The deal has yet to be made public, but Bloomberg report that the patents cover various technologies such as software and networking, potentially costing the company hundreds of millions of dollars. The acquisition would be a massive increase in its portfolio, which features at least 56 issued patents as well as 503 filled U.S. patent applications.
According to its IPO filing, Facebook also has 33 corresponding patents and 149 filed applications in foreign countries since the end of last year. The filing also states that the company is expecting more patent lawsuits in the future.
The move should help Facebook solidify its position regarding intellectual property and give it better protection against future lawsuits. How much protection it will offer the company depends on what exactly the patents are, but if Yahoo! has infringed on any of the patents that Facebook has purchased, they could launch a counterclaim against Yahoo! to either reduce the impact of the original claim, or cause the lawsuit to be withdrawn.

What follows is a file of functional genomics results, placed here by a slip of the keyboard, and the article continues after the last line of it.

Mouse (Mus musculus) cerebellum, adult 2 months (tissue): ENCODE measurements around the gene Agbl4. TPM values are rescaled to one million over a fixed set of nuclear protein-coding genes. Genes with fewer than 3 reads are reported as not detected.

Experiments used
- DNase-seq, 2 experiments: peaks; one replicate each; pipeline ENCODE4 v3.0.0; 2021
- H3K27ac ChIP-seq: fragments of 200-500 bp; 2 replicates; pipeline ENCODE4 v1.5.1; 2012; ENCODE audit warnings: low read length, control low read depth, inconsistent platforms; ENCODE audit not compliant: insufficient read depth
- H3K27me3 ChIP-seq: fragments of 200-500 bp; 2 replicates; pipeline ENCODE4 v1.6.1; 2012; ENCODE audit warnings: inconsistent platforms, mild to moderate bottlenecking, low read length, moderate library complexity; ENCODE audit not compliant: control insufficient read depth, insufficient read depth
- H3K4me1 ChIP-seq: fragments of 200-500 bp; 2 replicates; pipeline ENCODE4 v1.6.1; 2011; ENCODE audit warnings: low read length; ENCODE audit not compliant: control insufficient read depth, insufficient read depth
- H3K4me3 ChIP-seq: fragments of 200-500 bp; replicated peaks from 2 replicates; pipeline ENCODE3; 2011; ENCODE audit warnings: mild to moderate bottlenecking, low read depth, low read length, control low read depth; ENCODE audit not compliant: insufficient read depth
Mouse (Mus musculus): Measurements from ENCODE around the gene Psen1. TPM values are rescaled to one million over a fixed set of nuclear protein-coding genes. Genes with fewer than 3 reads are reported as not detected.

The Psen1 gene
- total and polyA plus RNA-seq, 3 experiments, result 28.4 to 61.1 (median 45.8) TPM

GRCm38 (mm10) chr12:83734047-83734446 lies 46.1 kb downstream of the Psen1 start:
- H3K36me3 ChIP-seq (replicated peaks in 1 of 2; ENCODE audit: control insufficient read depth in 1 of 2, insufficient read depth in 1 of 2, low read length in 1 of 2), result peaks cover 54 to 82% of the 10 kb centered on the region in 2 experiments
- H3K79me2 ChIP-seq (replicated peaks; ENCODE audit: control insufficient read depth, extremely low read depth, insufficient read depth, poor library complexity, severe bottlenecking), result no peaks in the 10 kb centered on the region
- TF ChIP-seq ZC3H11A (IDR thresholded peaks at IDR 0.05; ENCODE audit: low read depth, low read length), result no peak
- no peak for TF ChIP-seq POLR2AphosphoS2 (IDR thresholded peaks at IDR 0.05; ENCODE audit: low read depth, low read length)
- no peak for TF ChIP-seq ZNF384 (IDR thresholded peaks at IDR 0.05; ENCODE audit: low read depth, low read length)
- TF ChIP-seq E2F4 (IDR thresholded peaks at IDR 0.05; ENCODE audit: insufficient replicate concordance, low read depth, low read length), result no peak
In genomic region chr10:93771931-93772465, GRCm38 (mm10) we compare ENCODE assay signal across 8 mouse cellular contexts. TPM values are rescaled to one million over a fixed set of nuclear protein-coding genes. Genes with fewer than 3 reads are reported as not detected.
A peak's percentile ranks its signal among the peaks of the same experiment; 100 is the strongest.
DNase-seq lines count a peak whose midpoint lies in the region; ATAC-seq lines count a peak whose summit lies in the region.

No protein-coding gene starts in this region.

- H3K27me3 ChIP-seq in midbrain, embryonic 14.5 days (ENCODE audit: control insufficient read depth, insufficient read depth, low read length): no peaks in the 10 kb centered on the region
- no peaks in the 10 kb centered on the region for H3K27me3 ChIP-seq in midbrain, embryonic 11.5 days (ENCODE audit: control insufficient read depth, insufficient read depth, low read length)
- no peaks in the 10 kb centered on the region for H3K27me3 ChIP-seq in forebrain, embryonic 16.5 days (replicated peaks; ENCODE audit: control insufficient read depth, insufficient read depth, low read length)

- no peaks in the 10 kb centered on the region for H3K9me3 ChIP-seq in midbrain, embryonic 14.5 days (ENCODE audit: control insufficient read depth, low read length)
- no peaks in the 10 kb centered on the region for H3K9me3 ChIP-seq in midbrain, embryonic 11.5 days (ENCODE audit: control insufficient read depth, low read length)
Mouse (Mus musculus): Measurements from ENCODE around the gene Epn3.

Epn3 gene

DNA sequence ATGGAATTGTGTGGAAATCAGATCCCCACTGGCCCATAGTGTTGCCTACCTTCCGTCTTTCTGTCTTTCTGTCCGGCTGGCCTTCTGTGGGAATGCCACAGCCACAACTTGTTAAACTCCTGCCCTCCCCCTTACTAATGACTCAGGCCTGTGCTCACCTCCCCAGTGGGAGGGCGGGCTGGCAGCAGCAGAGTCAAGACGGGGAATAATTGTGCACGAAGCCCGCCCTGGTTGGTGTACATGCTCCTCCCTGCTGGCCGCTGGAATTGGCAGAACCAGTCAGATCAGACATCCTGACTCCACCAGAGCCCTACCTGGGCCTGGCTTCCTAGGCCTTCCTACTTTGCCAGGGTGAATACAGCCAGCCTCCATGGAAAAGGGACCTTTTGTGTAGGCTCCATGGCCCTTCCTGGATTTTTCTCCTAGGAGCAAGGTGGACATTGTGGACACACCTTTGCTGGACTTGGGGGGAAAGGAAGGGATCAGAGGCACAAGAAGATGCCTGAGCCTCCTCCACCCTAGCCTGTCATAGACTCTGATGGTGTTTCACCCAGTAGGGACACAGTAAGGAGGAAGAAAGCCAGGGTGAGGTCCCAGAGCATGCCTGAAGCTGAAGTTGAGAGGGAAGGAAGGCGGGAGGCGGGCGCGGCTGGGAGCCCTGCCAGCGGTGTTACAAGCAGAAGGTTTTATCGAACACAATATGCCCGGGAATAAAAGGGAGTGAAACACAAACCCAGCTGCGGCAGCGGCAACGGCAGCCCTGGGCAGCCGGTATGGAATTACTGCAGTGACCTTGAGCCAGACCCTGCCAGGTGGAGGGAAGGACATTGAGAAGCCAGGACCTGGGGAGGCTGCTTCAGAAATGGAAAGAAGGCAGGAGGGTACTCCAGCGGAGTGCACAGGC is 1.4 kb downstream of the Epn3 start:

Ultimately the move won’t bother IBM, who have topped the list of patents recipients for 19 years straight, receiving 6,180 new patents to its collection last year alone. Yahoo!, Google and Microsoft all have at least 1,000 patents each.
Of the few media outlets who have erected a paywall around their content, the New York Times is one of the more prolific examples, having introduced it this time last year. Now after obtaining roughly 454,000 paid subscribers, it will make it harder for people to read their articles directly by cutting the number of free articles available per month.
Starting in April, the number of articles non-subscribers can read online will be cut down from 20 to 10 articles per month. So those who visit the site on a regular basis will have to subscribe if they wish to read the paper on a regular basis.
However, those who access the site’s articles through links from email, search, blogs and social media sites will be able to access them, even if they’ve gone over the reading limit. In the case of certain search engines, users will have a daily limit of five free links to Times articles.
However, the real question behind this move is whether the New York Times is making these changes because 454,000 is enough to make such a business model work, or is it to force users to subscribe in a bid to make a flawed business model work?